The Reasoned Review

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Finally, a US Bonus Tax

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This is good news, even if it does fall short of anything one could describe as “punitive” toward the banks. The plan, I guess, is that Mr. Obama collects $90 billion over the next decade (that’s $9 billion per year) from the 50 banks he deems were “most responsible” for the late crisis.

At one point, Mr. Obama channels Michael Moore:

“We want our money back and we’re going to get it,” Obama said. “If these companies are in good enough shape to afford massive bonuses, they are surely in good enough shape to pay back every cent they received from taxpayer.

Right. And while this $90 billion (over ten years) may go some distance in repaying the $2,000,000,000,000 we printed as a result of this imbroglio, I seriously doubt it’ll cover the tab. Mr. Obama seems to follow the strictest definition of “borrowed” imaginable – he only counts the TARP program (you remember, the first $700,000,000,000 back in November ’08), and not the trillions we’ve simply distributed as behind-the-scenes gifts.

The Washington Post sums it up in a quote:

The new big-bank tax is just like charging a nickel sin tax on a half-gallon of cheap liquor — it may make moralists feel good, but it doesn’t do much to stop bad behavior,” said Karen Shaw Petrou, managing partner of Federal Financial Analytics, which tracks regulatory issues for financial industry clients.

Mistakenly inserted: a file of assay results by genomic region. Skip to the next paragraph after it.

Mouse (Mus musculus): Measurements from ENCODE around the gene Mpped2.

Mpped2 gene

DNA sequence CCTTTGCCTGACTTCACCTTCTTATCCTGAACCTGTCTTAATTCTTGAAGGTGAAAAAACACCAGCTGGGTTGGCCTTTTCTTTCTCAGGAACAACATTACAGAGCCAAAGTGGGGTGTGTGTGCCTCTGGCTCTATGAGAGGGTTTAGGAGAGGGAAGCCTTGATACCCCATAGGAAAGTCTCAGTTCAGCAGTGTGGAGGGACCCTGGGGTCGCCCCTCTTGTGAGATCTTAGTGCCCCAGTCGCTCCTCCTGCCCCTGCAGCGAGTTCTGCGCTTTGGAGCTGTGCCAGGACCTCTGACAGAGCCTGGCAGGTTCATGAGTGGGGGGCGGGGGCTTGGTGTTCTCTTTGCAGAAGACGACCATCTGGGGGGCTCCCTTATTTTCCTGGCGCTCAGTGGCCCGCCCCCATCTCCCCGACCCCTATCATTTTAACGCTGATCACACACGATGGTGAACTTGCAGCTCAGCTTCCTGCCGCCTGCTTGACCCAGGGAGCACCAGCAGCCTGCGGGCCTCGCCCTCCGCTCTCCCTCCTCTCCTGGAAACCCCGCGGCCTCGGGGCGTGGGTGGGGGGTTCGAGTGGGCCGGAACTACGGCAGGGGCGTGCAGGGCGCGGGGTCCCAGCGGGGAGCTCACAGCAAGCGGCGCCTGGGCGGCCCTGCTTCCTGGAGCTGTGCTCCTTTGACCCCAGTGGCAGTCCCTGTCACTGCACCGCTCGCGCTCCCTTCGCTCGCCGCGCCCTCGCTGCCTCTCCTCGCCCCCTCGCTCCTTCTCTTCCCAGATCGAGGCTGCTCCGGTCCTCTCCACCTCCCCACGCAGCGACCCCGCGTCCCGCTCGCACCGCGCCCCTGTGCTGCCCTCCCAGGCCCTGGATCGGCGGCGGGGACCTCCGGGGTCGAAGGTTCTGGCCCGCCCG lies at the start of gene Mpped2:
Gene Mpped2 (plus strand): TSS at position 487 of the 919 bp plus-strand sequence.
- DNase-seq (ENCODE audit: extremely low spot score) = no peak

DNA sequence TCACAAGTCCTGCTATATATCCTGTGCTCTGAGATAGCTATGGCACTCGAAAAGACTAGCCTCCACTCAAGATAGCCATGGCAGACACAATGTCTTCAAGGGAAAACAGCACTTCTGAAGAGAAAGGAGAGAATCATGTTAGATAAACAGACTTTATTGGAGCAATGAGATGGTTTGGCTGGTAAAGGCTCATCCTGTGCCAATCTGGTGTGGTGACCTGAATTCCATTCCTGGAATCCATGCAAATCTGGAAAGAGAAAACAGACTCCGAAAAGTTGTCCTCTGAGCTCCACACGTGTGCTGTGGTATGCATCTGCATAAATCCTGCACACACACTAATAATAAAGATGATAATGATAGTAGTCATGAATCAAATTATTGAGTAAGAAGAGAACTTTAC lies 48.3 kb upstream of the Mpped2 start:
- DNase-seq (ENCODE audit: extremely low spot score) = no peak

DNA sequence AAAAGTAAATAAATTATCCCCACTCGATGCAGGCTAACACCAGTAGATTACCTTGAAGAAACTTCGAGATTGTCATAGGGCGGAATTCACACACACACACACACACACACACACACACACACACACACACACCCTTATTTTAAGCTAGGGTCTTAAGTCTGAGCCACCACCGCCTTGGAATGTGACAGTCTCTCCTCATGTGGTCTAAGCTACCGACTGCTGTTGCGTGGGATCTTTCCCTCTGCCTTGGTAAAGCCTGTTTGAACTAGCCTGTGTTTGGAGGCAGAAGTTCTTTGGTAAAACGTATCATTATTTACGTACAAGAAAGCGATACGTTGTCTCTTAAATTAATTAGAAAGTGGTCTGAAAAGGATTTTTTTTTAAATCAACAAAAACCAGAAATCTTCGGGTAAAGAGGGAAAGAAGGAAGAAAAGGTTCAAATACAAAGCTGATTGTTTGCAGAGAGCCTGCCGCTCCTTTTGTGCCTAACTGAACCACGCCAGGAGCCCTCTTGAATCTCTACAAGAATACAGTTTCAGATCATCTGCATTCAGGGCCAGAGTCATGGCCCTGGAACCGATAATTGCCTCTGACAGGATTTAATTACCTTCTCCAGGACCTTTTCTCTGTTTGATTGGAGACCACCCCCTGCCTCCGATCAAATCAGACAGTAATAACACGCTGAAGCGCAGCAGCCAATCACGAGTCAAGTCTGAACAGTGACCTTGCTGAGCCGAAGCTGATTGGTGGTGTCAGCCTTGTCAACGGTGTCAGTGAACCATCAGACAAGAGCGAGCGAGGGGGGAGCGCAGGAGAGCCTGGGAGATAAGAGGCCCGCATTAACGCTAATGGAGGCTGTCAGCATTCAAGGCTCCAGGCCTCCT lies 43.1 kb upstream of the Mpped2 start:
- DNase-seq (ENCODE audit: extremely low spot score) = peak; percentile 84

Exactly. I would hasten to compare this half-assed bonus tax to the one recently levied in Britain and France (50% of all bonuses, whether or not your bank received a bailout). These taxes have a punitive element to them that the US counterpart completely lacks. What, are we supposed to feel good because our government finally worked up the nerve to ask for some of the money back? The towering levels of fraud and malfeasance perpetrated by our financial sector deserves, I think, a little more than a light admonishment and the extraction of a promise of repayment.

As always, any talk of “financial regulation” and “congressional oversight” (let alone “repayment”) mean absolutely nothing without mentioning the Glass-Stegall Act. You know, that rule they made after the Great Depression that said “commercial” and “investment” banks must be separate entities? The one whose repeal in 1999 allowed our banks to assume epic risk, gamble away people’s 401(k)s, and eventually bring the whole system down? Yeah, that one. If we don’t correct the shoddy legislation that allowed this crisis to happen in the first place, we’re just setting ourselves up for another one however many years down the road.


Written by pavanvan

January 15, 2010 at 12:49 pm

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